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Motivation Sometimes, it becomes necessary to copy or clone an “already grown” object rather than instantiating it and setting its values. Consider the case of Photoshop. A graphics designer add an image to the canvas. Then, he adds a border to it. Then, he gives it a bevel effect. Finally, he sets its transparency to 50%. Now, he selects this image, presses Ctrl+C, and presses Ctrl+V 5 times. What will happen? The same image will be pasted 5 times. So, there will be 6 identical images on the canvas at different locations. How will you achieve this programmatically? “New”-ing from scratch at client side? Use a factory? Prototype pattern solves this!!!!!
ApplicabilityUse the Prototype pattern when a system should be independent of how its products are created, composed, and represented; and when the classes to instantiate are specified at run-time, for example, by dynamic loading; or to avoid building a class hierarchy of factories that parallels the class hierarchy of products; or when instances of a class can have one of only a few different combinations of state. It may be more convenient to install a corresponding number of prototypes and clone them rather than instantiating the class manually, each time with the appropriate state.
ParticipantsPrototype declares an interface for cloning itself.ConcretePrototype implements an operation for cloning itself.Client creates a new object by asking a prototype to clone itself.
CollaborationsA client asks a prototype to clone itself.
Consequences Prototype has many of the same consequences that Abstract Factory and Builder have: It hides the concrete product classes from the client, thereby reducing the number of names clients know about. Moreover, these patterns let a client work with application- specific classes without modification. Additional benefits of the Prototype pattern are listed below. Adding and removing products at run-time. Prototypes let you incorporate a new concrete product class into a system simply by registering a prototypical instance with the client. Specifying new objects by varying values. Highly dynamic systems let you define new behavior through object composition—by specifying values for an objects variables, for example—and not by defining new classes. You effectively define new kinds of objects by instantiating existing classes and registering the instances as prototypes of client objects. Specifying new objects by varying structure. Many applications build objects from parts and subparts. Editors for circuit design, for example, build circuits out of subcircuits. 1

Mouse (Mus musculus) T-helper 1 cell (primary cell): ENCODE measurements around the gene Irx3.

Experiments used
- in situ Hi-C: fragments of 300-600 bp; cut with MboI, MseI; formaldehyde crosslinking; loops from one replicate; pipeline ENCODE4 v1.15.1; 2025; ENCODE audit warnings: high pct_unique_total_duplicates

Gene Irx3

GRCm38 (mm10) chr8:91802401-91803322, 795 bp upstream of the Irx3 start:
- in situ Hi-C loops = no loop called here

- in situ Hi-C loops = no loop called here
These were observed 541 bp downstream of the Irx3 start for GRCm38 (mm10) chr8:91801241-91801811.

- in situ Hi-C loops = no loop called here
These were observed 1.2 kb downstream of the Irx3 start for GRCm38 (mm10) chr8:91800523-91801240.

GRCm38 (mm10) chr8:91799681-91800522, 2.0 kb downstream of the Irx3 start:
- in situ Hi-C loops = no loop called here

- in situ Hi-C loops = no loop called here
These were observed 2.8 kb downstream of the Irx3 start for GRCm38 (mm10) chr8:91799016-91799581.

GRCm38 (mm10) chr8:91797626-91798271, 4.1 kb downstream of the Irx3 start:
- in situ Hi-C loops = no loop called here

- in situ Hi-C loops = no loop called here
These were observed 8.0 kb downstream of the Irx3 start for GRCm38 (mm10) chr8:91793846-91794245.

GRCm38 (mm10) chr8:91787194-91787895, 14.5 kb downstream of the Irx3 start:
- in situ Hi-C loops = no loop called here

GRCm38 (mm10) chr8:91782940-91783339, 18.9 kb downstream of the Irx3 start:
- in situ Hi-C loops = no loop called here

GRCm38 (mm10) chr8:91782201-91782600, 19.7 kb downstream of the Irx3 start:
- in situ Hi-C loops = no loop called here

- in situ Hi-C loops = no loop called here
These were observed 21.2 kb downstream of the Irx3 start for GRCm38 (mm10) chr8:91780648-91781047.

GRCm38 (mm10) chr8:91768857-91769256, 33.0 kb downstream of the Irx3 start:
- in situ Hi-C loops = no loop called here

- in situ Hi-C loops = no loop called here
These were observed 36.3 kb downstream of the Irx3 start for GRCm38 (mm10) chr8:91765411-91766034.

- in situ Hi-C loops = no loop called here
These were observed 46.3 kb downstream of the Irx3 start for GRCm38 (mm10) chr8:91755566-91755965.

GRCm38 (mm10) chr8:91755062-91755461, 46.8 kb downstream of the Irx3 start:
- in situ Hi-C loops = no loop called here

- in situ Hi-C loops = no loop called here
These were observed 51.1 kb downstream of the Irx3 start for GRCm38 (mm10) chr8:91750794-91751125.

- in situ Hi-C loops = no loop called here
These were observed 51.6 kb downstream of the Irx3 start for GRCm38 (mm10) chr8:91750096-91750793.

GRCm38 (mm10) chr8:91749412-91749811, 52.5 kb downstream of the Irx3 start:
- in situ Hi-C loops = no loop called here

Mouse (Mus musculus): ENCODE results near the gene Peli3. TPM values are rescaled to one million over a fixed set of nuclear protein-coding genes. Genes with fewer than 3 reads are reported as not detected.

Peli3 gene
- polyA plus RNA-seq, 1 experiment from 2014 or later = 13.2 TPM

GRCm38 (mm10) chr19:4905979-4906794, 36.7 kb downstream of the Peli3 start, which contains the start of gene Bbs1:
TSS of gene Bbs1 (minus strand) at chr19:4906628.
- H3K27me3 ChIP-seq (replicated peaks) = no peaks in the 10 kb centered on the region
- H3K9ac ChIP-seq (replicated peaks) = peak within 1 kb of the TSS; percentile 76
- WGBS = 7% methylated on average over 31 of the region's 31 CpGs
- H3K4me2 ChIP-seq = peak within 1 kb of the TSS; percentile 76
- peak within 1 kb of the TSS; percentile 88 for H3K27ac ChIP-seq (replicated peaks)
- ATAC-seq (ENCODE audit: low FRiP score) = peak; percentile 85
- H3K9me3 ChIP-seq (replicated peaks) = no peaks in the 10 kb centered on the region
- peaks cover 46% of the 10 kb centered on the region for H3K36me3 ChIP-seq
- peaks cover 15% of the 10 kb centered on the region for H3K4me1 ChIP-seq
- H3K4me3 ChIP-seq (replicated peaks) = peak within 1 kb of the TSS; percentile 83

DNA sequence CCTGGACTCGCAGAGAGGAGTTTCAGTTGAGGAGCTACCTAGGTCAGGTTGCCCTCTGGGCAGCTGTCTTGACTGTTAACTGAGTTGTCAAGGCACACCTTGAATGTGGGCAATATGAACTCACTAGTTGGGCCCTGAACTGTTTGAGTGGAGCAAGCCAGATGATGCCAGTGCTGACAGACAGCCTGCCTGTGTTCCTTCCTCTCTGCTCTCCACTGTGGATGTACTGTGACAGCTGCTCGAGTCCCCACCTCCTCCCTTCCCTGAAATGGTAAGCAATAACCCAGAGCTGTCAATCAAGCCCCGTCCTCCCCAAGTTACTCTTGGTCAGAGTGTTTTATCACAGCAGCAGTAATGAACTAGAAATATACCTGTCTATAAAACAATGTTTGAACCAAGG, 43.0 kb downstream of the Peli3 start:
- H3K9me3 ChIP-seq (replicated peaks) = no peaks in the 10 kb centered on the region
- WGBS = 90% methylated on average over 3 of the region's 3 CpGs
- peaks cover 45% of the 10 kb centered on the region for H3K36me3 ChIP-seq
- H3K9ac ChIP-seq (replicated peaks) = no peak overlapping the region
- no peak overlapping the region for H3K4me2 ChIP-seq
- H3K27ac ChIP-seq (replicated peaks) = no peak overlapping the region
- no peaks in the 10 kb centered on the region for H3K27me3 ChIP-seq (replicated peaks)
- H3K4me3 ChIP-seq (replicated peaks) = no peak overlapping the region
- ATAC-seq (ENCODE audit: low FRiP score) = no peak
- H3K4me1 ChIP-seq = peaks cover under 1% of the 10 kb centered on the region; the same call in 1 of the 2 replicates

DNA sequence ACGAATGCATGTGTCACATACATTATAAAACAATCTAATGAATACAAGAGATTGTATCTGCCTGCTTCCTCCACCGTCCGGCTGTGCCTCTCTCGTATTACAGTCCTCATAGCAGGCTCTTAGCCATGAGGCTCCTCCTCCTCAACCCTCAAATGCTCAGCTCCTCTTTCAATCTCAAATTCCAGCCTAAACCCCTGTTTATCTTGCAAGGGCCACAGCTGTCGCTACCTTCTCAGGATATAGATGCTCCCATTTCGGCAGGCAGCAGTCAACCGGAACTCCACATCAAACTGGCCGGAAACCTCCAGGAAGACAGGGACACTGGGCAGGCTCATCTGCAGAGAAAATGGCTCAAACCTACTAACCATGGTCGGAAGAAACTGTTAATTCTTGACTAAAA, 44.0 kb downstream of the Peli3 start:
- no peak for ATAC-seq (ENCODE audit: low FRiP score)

Consequences Reduced subclassing. Factory Method often produces a hierarchy of Creator classes. Prototype pattern lets you clone a prototype instead of asking a factory method to make a new object. Hence you dont need a Creator class hierarchy at all. Configuring an application with classes dynamically. Some run-time environments let you load classes into an application dynamically. The main liability of the Prototype pattern is that each subclass of Prototype must implement the Clone operation, which may be difficult. Implementing Clone can be difficult when their internals include objects that dont support copying or have circular references.
Implementation Using a prototype manager. When the number of prototypes in a system isnt fixed (that is, they can be created and destroyed dynamically), keep a registry of available prototypes. Clients wont manage prototypes themselves but will store and retrieve them from the registry. A client will ask the registry for a prototype before cloning it. We call this registry a prototype manager. Implementing the Clone operation. The hardest part of the Prototype pattern is implementing the Clone operation correctly. Its particularly tricky when object structures contain circular references. Most prominent way to do this in the copy constructor. But these facilities dont solve the "shallow copy versus deep copy" problem. That is, does cloning an object in turn clone its instance variables, or do the clone and original just share the variables? Initializing clones. While some clients are perfectly happy with the clone as is, others will want to initialize some or all of its internal state to values of their choosing. You generally cant pass these values in the Clone operation, because their number will vary between classes of prototypes. Some prototypes might need multiple initialization parameters; others wont need any. Passing parameters in the Clone operation precludes a uniform cloning interface. So introduce an introduce an Initialize operation!!
Assignment We need a car decorating application. This application lets user to choose from a pool of cars, and then decorate its body, wheel and engine with various colors and accessories as we see in the NFS game. At any point of designing – the user can Create a copy of the car Keep the half designed car aside Continue to design on the newly created one Compare these differently designed cars at the final stage so that he can efficiently pick the one that looks best.